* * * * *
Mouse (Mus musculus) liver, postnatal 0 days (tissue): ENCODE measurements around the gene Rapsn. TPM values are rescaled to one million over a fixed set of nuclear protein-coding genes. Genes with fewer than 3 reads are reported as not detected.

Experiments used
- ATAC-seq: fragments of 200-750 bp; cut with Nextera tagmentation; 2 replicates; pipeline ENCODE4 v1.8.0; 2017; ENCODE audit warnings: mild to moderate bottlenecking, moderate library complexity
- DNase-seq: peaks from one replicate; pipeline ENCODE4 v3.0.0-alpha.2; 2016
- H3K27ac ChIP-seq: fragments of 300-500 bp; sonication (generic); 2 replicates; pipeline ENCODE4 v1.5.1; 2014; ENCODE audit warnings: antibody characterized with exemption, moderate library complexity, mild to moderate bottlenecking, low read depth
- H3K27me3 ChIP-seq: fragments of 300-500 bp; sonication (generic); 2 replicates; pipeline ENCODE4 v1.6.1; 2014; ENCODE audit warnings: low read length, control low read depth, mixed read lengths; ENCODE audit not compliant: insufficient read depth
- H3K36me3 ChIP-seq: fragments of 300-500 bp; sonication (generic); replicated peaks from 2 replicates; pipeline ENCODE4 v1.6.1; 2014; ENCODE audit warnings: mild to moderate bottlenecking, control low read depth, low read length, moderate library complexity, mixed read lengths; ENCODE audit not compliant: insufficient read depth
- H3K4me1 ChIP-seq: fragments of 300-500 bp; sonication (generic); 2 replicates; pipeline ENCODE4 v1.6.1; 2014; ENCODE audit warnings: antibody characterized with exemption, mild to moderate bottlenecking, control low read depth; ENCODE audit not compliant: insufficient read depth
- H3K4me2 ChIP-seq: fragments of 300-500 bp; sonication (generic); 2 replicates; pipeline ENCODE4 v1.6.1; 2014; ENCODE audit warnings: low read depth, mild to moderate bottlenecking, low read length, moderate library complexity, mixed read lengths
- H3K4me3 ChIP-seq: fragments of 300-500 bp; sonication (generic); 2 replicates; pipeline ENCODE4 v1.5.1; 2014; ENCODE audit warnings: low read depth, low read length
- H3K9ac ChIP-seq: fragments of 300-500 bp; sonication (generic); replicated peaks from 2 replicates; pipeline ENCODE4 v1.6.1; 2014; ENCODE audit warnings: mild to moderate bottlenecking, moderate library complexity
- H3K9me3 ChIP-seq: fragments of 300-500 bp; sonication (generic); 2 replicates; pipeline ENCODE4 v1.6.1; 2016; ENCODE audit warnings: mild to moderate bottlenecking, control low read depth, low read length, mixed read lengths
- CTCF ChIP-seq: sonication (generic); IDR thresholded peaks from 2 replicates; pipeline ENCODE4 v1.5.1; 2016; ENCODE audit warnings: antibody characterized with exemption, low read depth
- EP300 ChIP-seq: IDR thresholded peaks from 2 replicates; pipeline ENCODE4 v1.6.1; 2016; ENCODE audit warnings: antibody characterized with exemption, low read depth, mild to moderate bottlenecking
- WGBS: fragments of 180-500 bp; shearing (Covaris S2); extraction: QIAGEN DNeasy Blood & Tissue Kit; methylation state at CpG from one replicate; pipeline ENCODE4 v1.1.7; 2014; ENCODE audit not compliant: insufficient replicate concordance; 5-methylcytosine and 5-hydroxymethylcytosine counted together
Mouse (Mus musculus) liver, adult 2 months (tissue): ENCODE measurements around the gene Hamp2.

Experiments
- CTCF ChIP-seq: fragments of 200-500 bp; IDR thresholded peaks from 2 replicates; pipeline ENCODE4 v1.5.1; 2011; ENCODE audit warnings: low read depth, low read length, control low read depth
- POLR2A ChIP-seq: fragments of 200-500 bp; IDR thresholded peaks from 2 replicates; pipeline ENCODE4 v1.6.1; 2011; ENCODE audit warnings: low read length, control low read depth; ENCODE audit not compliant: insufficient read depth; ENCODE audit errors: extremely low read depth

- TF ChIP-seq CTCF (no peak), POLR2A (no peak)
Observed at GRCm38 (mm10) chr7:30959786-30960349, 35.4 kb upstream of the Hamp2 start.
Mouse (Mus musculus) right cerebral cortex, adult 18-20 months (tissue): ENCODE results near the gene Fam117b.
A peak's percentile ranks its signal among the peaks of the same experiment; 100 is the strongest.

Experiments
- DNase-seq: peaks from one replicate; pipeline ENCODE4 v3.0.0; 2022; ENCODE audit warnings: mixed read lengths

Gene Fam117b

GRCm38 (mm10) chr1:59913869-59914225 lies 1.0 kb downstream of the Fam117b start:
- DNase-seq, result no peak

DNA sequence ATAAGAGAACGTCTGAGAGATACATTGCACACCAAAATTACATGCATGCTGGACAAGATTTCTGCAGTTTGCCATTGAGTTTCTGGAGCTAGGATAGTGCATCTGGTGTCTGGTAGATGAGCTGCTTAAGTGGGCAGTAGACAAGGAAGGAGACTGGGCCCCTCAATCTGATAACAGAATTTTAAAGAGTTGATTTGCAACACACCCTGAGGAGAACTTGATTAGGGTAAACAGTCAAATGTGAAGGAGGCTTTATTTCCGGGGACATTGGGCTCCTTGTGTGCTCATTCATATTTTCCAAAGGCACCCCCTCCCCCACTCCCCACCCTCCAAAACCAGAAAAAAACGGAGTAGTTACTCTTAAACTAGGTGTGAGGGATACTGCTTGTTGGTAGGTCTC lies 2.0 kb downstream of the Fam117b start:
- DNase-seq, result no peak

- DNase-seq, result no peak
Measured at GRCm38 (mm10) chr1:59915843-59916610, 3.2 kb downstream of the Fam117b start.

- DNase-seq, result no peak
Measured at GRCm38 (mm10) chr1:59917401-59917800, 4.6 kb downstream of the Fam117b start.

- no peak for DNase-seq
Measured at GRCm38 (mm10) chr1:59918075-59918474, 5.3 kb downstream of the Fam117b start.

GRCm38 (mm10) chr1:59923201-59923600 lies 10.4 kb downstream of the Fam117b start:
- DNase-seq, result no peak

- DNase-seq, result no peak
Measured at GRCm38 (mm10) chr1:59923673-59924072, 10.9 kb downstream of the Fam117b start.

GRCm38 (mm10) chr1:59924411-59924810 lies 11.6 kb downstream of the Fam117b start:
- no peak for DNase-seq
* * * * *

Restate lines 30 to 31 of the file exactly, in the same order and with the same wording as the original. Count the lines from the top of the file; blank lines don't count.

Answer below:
- DNase-seq, result no peak

- DNase-seq, result no peak